Congress on Wednesday voted overwhelmingly to override President Obama’s veto of legislation that would allow 9/11 victims’ families to sue the Saudi Arabian government over its alleged support for the terrorists who carried out the attacks.
The Senate voted overwhelmingly on Wednesday to override President Obama's veto of legislation allowing lawsuits against foreign sponsors of terrorism, setting up an almost certain and historic defeat for the White House on the bill.
Congress is poised to override President Barack Obama's veto of a bill that would allow families of Sept. 11 victims to sue Saudi Arabia for the kingdom's alleged backing of the terrorists who carried out the attacks that killed nearly 3,000 people. The showdown is scheduled for Wednesday.
Fifteen years after the 9/11 attacks, many thousands of people are still living with the trauma of that day and its aftermath, but help for their physical and mental needs is available to any who reach out.
Relatives of people who died in the Twin Towers and the Pentagon during the 9/11 attacks picketed the White House on Tuesday demanding that President Barack Obama sign a bill that passed both chambers of Congress without opposition.
Governor Andrew M. Cuomo today signed legislation to extend the period for workers and volunteers seeking lost wage and medical benefits as a result of their involvement in the September 11th rescue, recovery and clean-up operations.
Defying a veto threat from the Obama administration, the House of Representatives Friday passed by voice vote a bill that would allow terror victims of the attacks on September 11, 2001 to sue Saudi Arabia. The Senate passed the measure by voice vote in May.
When Placido Perez closes his eyes, he can still see the World Trade Center towers beneath him. On weekends, he would sometimes fly his red-and-white Cessna along the Hudson River, taking selfies with the towers in the background, stark against a cerulean sky.
New research published by the journal Alzheimer's & Dementia: Diagnosis, Assessment & Disease Monitoring confirms the connection between posttraumatic stress disorder (PTSD) and cognitive impairment - in this case, among those who helped with search, rescue and cleanup efforts following t
For weeks after the Sept. 11 attacks, Oakwood's Bobby Zahn worked at Ground Zero helping bring electricity to recovery efforts. Nearly 15 years later and recently retired from Con Edison, Zahn has cancer and is one of thousands of New Yorkers navigating the federal Victim Compensation Fund.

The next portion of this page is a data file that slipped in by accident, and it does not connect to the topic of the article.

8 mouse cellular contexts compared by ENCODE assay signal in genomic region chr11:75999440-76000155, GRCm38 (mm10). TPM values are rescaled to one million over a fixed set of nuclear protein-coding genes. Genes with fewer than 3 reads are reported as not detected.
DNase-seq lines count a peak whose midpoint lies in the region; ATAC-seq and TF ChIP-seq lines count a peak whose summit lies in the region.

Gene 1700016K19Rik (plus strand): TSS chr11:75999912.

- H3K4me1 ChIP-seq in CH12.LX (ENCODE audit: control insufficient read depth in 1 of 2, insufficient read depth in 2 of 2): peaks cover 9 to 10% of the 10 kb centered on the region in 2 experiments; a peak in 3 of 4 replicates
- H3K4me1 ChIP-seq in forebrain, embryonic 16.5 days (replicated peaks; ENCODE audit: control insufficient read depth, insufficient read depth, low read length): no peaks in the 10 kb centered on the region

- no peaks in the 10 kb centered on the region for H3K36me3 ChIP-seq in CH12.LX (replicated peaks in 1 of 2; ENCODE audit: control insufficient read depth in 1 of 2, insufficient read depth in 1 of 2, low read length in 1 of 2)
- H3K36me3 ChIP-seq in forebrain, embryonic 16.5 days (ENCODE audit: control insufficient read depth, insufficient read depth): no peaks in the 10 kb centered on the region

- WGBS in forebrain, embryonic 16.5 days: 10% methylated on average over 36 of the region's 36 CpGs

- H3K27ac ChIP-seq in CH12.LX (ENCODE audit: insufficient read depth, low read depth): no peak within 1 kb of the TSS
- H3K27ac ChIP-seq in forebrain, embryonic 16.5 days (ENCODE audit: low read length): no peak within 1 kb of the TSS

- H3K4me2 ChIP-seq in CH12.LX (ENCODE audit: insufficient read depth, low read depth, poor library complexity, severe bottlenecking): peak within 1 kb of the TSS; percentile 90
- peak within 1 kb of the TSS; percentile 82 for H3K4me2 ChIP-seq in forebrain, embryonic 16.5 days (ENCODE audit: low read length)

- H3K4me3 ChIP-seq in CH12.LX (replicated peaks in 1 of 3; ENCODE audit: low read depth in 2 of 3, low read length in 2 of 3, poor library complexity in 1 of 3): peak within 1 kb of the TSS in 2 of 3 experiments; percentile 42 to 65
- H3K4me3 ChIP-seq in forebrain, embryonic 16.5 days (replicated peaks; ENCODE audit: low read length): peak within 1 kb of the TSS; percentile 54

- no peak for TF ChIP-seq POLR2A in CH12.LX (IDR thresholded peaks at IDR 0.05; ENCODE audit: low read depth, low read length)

It was a single snapshot. A tattered flash of color amid acres of toxic grey ash and twisted steel that blanketed Ground Zero of New York’s twin towers on September 11, 2001. A simple family photo, it showed a young woman smiling as she cradled a toddler in an embroidered red dress.
More than 5,400 Ground Zero responders and others who lived, worked or went to school near the fallen Twin Towers have come down with 9/11-linked cancers, a grim tally that has tripled in the past 2¹/₂ years.
Next month, New York Giants legend George Martin speaks at an event meant to continually support those affected by the September 11th tragedy. He is speaking at the 2nd annual Voices of September 11th charity golf outing on September 6th.
As I assume my responsibilities as Special Master for the September 11th Victim Compensation Fund (“VCF”), I do so with great humility and deep appreciation for the significant progress the VCF team has made under Sheila Birnbaum’s steady leadership since the passage of the Zadroga Act in 2010 an
Battlefield success against ISIS may produce more terrorism for the West, FBI Director James Comey warned this week.
Now sick and disabled from a rare kidney disease that he believes was caused by dust from the destroyed World Trade Center, he wants the Victim Compensation Fund created after the attacks to pay him for his losses, which may soon include the house in West Milford where he and his three children l
The pace and scope of the killing are dizzying. Some 300 members of families blown apart by bombs as they celebrated the end of Ramadan in Baghdad. Forty-nine dead at the Istanbul airport, 40 more in Afghanistan.
Every day for almost 15 years, Col. Rob Maness wondered about the badly-burned man he'd tried to keep conscious on a gurney after terrorists flew a 757 airliner into the Pentagon on Sept. 11, 2001. Did he make it? Was he still alive?
The 360-foot-tall antenna once stood atop the north tower of the World Trade Center, transmitting signals to televisions across New York City. It collapsed with the twin towers after the Sept. 11, 2001, attack, and six broadcast engineers lost their lives as they tried to keep connections going.
The long-classified pages detailing the alleged ties of the Saudi Arabian government to the 9/11 hijackers will be released by Congress as early as Friday, sources told CNN Thursday. Known as the "28 pages," the secret document was part of a 2002 Congressional investigation of the Sept.